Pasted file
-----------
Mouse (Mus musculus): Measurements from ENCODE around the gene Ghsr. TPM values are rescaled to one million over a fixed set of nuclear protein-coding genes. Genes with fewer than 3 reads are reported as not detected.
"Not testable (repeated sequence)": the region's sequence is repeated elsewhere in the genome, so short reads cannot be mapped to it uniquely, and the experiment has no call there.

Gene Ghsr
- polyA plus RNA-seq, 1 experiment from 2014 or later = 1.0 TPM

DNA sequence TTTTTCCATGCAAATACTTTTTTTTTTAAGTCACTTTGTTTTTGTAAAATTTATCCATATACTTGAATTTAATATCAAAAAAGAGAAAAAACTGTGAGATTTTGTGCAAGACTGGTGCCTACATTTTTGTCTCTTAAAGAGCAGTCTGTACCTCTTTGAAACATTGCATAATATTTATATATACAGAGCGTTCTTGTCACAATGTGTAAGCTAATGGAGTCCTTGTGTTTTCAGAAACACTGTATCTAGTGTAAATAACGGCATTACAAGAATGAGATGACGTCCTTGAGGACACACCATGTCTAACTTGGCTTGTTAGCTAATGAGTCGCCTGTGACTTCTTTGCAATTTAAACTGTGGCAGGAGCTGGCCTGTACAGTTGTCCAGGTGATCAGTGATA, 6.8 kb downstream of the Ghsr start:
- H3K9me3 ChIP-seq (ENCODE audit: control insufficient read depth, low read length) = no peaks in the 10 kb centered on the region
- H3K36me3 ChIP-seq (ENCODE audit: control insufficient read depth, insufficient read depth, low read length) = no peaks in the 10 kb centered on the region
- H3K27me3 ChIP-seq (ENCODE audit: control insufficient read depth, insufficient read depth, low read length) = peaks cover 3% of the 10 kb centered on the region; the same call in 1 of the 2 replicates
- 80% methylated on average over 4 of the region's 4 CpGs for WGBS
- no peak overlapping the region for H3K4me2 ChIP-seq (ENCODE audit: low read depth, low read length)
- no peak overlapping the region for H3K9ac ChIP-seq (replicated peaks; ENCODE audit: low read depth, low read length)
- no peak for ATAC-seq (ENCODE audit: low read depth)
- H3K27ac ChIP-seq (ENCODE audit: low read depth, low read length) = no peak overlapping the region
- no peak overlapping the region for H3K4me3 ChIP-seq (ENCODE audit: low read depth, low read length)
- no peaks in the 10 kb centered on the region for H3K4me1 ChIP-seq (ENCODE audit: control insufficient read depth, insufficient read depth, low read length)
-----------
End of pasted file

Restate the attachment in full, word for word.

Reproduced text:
Mouse (Mus musculus): Measurements from ENCODE around the gene Ghsr. TPM values are rescaled to one million over a fixed set of nuclear protein-coding genes. Genes with fewer than 3 reads are reported as not detected.
"Not testable (repeated sequence)": the region's sequence is repeated elsewhere in the genome, so short reads cannot be mapped to it uniquely, and the experiment has no call there.

Gene Ghsr
- polyA plus RNA-seq, 1 experiment from 2014 or later = 1.0 TPM

DNA sequence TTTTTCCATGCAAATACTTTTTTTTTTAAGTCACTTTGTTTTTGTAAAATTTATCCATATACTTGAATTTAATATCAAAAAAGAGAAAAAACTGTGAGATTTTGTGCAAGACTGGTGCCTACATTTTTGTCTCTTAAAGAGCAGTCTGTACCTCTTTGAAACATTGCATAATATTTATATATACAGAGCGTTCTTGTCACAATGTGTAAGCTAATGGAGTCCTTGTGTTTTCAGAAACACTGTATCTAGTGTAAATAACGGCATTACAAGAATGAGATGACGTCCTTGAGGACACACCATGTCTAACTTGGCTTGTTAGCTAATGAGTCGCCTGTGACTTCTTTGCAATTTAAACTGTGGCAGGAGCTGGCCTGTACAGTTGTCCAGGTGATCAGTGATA, 6.8 kb downstream of the Ghsr start:
- H3K9me3 ChIP-seq (ENCODE audit: control insufficient read depth, low read length) = no peaks in the 10 kb centered on the region
- H3K36me3 ChIP-seq (ENCODE audit: control insufficient read depth, insufficient read depth, low read length) = no peaks in the 10 kb centered on the region
- H3K27me3 ChIP-seq (ENCODE audit: control insufficient read depth, insufficient read depth, low read length) = peaks cover 3% of the 10 kb centered on the region; the same call in 1 of the 2 replicates
- 80% methylated on average over 4 of the region's 4 CpGs for WGBS
- no peak overlapping the region for H3K4me2 ChIP-seq (ENCODE audit: low read depth, low read length)
- no peak overlapping the region for H3K9ac ChIP-seq (replicated peaks; ENCODE audit: low read depth, low read length)
- no peak for ATAC-seq (ENCODE audit: low read depth)
- H3K27ac ChIP-seq (ENCODE audit: low read depth, low read length) = no peak overlapping the region
- no peak overlapping the region for H3K4me3 ChIP-seq (ENCODE audit: low read depth, low read length)
- no peaks in the 10 kb centered on the region for H3K4me1 ChIP-seq (ENCODE audit: control insufficient read depth, insufficient read depth, low read length)